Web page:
December 10, 2006–New York–On Human Rights Day, and at the close of the 16 Days of Activism against Gender Violence, MADRE, an international women's human rights organization, emphasizes the imperative to combat violence against women and girls worldwide. In partnership with community-based women's groups in Africa, Asia, Latin America and the Caribbean, and the Middle East, MADRE supports a wide range of programs that confront gender-based violence within a broad-based human rights framework.
In the midst of armed conflict, humanitarian disaster, and entrenched gender inequality, MADRE's sister organizations are on the front lines combating violence against women and girls:
In Iraq, MADRE partners with the Organization of Women's Freedom in Iraq (OWFI) to protect women from an epidemic of violence unleashed by the US invasion. Since 2004, OWFI has opened five women's shelters for women seeking refuge from rape, kidnappings, forced marriage, and other forms of gender-based violence, and established the Underground Railroad for Iraqi Women, a network that enables women to escape "honor killings".
In Kenya, MADRE partners with the Umoja Uaso Women's Group, an organization founded by Indigenous Samburu women, many of whom are survivors of gender-based violence. With MADRE support–including teacher trainings and school supplies–Umoja provides community-based education for young girls and boys as a means to promote human rights. In rural, isolated areas such as Samburuland, girls are often assaulted when walking to schools miles from home. Umoja's school has been instrumental in reducing girls' risk of rape because it allows them to avoid traveling long distances.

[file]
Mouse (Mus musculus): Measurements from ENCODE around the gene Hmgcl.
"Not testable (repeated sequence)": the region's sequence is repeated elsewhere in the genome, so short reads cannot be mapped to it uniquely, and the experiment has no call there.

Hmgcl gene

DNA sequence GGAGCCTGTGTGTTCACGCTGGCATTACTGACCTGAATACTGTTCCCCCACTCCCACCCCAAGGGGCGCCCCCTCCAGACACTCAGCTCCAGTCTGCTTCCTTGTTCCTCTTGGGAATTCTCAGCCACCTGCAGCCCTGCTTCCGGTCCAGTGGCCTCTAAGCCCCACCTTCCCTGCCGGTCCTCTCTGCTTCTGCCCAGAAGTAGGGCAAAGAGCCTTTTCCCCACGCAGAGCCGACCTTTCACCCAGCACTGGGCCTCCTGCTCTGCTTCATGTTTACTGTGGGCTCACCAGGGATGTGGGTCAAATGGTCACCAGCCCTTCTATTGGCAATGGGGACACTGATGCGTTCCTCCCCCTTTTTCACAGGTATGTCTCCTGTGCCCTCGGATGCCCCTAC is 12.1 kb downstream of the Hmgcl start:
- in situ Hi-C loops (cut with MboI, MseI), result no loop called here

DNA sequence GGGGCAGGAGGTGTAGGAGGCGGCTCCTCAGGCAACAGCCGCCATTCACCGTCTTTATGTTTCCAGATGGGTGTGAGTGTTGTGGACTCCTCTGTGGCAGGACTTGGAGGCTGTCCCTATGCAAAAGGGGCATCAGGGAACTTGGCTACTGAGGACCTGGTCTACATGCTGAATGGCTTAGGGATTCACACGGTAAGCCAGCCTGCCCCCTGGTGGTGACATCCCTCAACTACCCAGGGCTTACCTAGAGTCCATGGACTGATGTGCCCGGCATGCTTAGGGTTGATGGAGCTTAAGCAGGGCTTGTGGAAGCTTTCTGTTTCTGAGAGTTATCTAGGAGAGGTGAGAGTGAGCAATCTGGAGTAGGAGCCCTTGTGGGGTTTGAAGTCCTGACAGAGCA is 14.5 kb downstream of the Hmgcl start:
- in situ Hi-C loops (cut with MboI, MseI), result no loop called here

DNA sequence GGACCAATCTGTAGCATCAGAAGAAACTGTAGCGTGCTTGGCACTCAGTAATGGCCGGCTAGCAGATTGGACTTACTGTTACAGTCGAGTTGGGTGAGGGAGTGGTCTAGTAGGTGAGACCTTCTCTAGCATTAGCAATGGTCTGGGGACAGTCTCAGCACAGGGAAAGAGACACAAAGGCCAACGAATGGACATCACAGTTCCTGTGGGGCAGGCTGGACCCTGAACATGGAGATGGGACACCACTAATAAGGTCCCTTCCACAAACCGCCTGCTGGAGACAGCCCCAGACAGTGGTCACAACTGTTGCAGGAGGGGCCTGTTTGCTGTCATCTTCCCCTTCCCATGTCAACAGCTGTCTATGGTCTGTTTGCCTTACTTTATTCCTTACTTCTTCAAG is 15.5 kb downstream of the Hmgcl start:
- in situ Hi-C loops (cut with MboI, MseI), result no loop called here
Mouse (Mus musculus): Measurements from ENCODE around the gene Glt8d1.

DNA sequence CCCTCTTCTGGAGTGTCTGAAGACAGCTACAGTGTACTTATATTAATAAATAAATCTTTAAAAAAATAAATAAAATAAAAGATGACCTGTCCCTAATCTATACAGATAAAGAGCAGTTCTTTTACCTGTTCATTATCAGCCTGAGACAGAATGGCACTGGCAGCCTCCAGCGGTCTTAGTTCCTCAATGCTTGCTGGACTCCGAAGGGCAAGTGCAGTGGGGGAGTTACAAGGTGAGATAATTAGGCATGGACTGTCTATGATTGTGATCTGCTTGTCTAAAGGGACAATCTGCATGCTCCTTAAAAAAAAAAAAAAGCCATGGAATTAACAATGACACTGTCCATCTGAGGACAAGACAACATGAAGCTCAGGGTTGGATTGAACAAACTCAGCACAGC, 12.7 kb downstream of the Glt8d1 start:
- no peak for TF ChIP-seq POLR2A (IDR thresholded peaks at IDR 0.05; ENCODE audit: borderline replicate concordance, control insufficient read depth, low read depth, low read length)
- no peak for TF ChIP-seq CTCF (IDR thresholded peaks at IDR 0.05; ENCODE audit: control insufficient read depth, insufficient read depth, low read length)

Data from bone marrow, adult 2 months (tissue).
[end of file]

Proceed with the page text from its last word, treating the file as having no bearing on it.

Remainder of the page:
In Haiti, where incidents of rape and other human rights violations have escalated sharply in recent years, MADRE partners with KOFAVIV to meet rape survivors' immediate needs and help bring perpetrators to justice. KOFAVIV provides survivors with counseling and free, high-quality medical care, including testing and treatment for HIV and other sexually transmitted infections, prenatal care for women who become pregnant as a result of rape, and medical certificates, which are important for prosecuting perpetrators in court.
In Colombia, a decades-long civil war has displaced millions, the vast majority of whom are women and their families. Over 11, 000 children have been recruited by armed forces, and 25 percent of combatants are under the age of 18. MADRE partners with Taller de Vida in Bogotá to provide critical services for displaced Afro-Colombian and Indigenous women and youth, and offer peaceful, viable alternatives for young people who are at risk of being recruited as child-soldiers.
MADRE's Executive Director, Vivian Stromberg, made this statement: "This Human Rights Day, MADRE reaffirms our commitment to confronting gender-based violence–a human rights crisis of epidemic proportions. MADRE understands that violence against women is not limited to physical aggression or sexual abuse; MADRE's partners know too well that it can also take the form of poverty-inducing economic or "development" policies, racism and social exclusion, and increasing militarism. As such, MADRE will continue our support for programs that operate within a human rights framework and acknowledge the myriad, reinforcing manifestations of violence in women's and girls' lives."